Biomarkers and their Associated Dysfunctions
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Please be sure to download the “Blood Chemistry Biomarkers and Their Associated Dysfunctions” handout at the bottom of this page!
In yesterday’s article I covered the FBCA Thinking Process, which is a way you can think about each and every biomarker on a blood test. In today’s lesson I’m going to talk about and review my “Biomarkers and Their Associated Dysfunctions” guide.
This guide, and the accompanying short video, are going to help you start making connections between individual biomarkers and their associated dysfunctions. Once you become fluent with this, your review of clinical findings appointment is going to be really, really good.
If you remember back to lesson 3, I talked about suggested biomarkers to have on your panels. I talked about glucose, BUN, etc. and in that video discussed some of the dysfunctions they are associated with. This lesson is an expansion on that and, with the help of my handout, you will have a valuable tool to use in the clinic. You’ll also become very conversant with the dysfunctions that are associated with increased or decreased optimal levels of a particular biomarker.
There are very few biomarkers on a blood test that are truly diagnostic all on their own. It’s really important to see the trends and patterns that exist between various biomarkers. So my “Biomarkers and Their Associated Dysfunctions” guide is organized to provide the information by listing the individual components of blood chemistry screens and complete blood counts and then looking at what conditions they are associated with.
I’m not going to go through the whole guide because that’s what the guide is for but I am going to touch on some important pieces here.
When glucose is elevated we need to start thinking about blood sugar dysregulation. It’s important to remember that blood sugar dysregulation happens on a spectrum. We have metabolic syndrome, which is probably one of the most important dysfunctions of blood sugar regulation. At the same time, the early stage of hyperglycemia is very tied in with metabolic syndrome. We also have to consider insulin resistance and hyperinsulinemia. Elevated blood glucose can also be a sign of thiamine need as well as a sign of fatty liver, liver congestion and cortisol resistance. Low levels of blood glucose are associated with reactive hyperglycemia, liver glycogen issues, and adrenal hypofunction, all of which can cause glucose levels to be decreased.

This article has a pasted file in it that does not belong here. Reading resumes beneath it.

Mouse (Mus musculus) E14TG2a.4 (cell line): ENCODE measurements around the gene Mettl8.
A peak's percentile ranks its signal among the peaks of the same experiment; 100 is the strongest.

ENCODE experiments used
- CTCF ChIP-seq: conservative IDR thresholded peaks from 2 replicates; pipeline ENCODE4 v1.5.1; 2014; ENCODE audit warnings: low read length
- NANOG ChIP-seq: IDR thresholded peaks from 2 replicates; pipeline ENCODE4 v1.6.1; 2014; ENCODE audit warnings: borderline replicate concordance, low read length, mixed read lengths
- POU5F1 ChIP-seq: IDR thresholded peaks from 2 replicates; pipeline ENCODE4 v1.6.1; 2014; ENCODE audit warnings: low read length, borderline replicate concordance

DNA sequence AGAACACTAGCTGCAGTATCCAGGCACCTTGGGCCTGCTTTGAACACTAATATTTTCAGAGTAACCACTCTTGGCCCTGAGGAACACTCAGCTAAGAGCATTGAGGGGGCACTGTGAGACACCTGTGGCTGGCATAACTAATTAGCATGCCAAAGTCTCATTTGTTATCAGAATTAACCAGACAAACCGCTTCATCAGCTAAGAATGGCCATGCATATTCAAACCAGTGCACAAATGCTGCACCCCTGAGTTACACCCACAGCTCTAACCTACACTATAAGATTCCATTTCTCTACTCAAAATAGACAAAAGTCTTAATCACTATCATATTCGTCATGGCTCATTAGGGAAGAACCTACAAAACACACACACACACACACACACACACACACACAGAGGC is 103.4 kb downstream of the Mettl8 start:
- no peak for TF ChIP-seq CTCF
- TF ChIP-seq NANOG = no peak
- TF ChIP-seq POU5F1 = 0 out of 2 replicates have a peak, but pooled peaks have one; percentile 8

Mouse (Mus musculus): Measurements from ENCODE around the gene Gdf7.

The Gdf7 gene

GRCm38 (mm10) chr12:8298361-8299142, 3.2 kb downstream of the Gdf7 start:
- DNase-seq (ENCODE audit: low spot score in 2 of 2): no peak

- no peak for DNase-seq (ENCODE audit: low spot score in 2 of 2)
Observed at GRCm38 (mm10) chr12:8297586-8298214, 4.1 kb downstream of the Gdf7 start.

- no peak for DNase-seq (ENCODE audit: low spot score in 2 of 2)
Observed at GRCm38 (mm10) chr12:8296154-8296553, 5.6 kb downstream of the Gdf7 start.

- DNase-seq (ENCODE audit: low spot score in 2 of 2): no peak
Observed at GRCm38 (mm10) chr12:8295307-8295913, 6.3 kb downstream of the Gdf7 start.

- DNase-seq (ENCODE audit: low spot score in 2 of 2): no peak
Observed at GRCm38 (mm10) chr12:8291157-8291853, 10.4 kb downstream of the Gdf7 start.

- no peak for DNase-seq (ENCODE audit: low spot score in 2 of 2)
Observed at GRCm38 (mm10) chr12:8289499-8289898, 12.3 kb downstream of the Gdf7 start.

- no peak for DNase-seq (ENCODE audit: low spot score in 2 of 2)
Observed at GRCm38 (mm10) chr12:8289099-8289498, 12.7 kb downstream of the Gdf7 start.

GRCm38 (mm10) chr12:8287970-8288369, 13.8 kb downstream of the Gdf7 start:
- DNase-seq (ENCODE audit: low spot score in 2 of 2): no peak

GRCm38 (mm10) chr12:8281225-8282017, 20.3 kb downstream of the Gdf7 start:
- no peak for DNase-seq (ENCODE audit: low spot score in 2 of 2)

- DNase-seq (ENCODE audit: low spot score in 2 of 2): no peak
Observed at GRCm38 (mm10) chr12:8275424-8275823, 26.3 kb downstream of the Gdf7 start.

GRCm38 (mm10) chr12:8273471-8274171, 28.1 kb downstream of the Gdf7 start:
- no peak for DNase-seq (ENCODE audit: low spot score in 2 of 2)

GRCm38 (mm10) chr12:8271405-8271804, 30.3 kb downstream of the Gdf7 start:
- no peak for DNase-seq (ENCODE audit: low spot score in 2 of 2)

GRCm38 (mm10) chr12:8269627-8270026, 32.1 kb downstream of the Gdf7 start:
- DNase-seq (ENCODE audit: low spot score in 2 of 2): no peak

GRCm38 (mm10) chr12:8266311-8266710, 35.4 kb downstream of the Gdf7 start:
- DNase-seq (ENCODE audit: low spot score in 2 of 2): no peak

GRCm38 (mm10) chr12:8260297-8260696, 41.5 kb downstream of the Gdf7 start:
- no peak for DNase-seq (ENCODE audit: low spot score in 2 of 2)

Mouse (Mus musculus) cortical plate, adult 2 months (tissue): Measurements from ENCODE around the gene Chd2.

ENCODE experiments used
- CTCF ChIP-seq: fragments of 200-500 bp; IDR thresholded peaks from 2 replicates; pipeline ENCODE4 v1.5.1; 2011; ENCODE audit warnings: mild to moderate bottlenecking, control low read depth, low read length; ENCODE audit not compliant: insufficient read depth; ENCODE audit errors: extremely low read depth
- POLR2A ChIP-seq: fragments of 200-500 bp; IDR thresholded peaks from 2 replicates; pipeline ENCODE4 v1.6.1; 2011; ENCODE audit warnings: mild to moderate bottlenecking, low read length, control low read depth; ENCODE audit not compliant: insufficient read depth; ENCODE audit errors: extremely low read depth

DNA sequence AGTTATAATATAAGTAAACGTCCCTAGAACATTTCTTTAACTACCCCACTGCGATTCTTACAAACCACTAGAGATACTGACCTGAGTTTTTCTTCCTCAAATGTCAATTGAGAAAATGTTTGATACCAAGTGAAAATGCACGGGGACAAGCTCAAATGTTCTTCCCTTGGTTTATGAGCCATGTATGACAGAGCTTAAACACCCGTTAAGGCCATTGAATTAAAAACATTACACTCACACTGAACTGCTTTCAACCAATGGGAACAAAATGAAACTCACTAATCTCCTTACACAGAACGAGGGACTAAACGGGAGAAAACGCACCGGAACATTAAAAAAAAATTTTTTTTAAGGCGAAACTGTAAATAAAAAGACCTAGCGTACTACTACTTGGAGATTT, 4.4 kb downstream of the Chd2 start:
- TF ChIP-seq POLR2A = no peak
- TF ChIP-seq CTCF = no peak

Hemoglobin A1C is very much associated with diabetes and insulin resistance and, when it’s low, hypoglycemia. High triglycerides are associated with many different conditions including, but not limited to, metabolic syndrome, fatty liver, liver congestion, insulin resistance, cardiovascular disease, arthrosclerosis, poor metabolism and utilization of fats, early stage diabetes, hyperlipidemia, hyperlipoproteinemia, and hypothyroidism.
The connection between triglycerides and hypothyroidism is an interesting one. Any type of hypothyroidism (primary, secondary, low T3 syndrome, T4 conversion issues, etc.) can cause the triglycerides, and total cholesterol, to rise. The thyroid regulates metabolism in the body and controls how much metabolic energy is produced. So when you decrease the amount of metabolic energy we have a difficult time processing blood fats, cholesterol and triglycerides specifically, and their levels start to rise.
Low triglycerides are associated with liver biliary dysfunction, thyroid hyperfunction and adrenal hyperfunction. I also look at low triglycerides along with low cholesterol and elevated HDL, as a hallmark sign for potential autoimmune processes. It’s one of those red lightbulb things that goes off in my head when I see this pattern
An elevated BUN is associated with renal disease, renal insufficiency, dehydration, hypochlorhydria, a diet that has excessive protein intake, adrenal hyperfunction, dysbiosis, and anterior pituitary dysfunction. I covered BUN at length in my lesson on the FBCA Thinking Process.
A low BUN is associated with diets that are low in protein, malabsorption, pancreatic insufficiency, and liver dysfunction.
So, you don’t necessarily need me to go through this whole guide with you because you can go ahead and download it for yourself! But one of the things that I would suggest is to make some flashcards on this information and test yourself so you can really learn this information. For instance, if I were to ask you what dysfunctions are associated with potassium levels above the optimal, you should be able to say “Adrenal hyperfunction, dehydration, tissue destruction, and metabolic acidosis”. So when you’re sitting down with the patient and you transpose the results onto a tracking form and start looking at all the up and down arrows you will quickly be able to put all this together in terms of creating patterns.
I hope you have found this helpful and can apply this information to all the blood tests you review with your patients. Please go ahead and download the “Biomarkers and Their Associated Dysfunctions” handout below. It’s a very valuable resource and it’s yours for free! In our next lesson I’m going to show you how I approach the Functional Analysis of each and every blood test that I review. I am also going to share with you my “FBCA Tracking Form”. This is not to be missed!
Until next time,
All the best,
Founder, Blood Chem Software